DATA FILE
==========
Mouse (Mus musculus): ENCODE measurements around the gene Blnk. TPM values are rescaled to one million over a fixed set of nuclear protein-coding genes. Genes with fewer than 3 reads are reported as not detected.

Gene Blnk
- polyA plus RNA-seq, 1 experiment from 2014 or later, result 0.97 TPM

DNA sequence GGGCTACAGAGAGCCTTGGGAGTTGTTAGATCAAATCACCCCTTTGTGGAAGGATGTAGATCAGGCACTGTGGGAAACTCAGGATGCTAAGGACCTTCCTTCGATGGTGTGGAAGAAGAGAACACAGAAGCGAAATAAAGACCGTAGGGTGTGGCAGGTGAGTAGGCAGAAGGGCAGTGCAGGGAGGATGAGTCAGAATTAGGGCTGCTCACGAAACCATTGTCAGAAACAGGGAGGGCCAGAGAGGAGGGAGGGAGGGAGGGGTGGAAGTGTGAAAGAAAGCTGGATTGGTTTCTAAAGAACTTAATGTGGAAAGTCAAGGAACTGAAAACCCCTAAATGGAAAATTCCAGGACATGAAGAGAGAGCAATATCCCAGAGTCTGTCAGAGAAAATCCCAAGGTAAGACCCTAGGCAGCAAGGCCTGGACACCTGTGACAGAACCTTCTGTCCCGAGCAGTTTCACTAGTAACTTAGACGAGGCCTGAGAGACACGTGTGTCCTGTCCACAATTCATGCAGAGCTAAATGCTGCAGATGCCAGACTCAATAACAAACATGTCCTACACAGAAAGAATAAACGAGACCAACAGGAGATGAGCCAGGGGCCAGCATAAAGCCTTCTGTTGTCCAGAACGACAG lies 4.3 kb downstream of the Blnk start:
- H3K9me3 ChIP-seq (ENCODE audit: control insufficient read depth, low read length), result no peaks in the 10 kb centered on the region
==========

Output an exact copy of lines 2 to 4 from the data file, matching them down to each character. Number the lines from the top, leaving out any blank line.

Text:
Gene Blnk
- polyA plus RNA-seq, 1 experiment from 2014 or later, result 0.97 TPM

DNA sequence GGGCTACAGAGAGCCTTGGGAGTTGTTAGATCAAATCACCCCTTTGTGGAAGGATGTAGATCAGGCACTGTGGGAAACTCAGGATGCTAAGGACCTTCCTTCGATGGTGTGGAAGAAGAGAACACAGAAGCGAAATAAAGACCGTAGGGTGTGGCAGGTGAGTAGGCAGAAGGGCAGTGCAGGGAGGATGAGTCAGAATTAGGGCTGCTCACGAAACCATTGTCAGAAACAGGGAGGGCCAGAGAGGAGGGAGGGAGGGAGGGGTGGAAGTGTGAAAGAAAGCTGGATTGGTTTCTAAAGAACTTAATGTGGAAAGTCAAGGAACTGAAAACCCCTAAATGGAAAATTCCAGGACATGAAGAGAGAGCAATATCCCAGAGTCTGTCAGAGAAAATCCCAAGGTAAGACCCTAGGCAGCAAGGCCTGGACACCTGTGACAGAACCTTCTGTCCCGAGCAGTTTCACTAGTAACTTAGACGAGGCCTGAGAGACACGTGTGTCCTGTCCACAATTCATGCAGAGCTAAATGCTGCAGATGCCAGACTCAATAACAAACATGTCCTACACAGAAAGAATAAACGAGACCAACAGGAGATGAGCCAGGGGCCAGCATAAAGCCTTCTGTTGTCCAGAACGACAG lies 4.3 kb downstream of the Blnk start: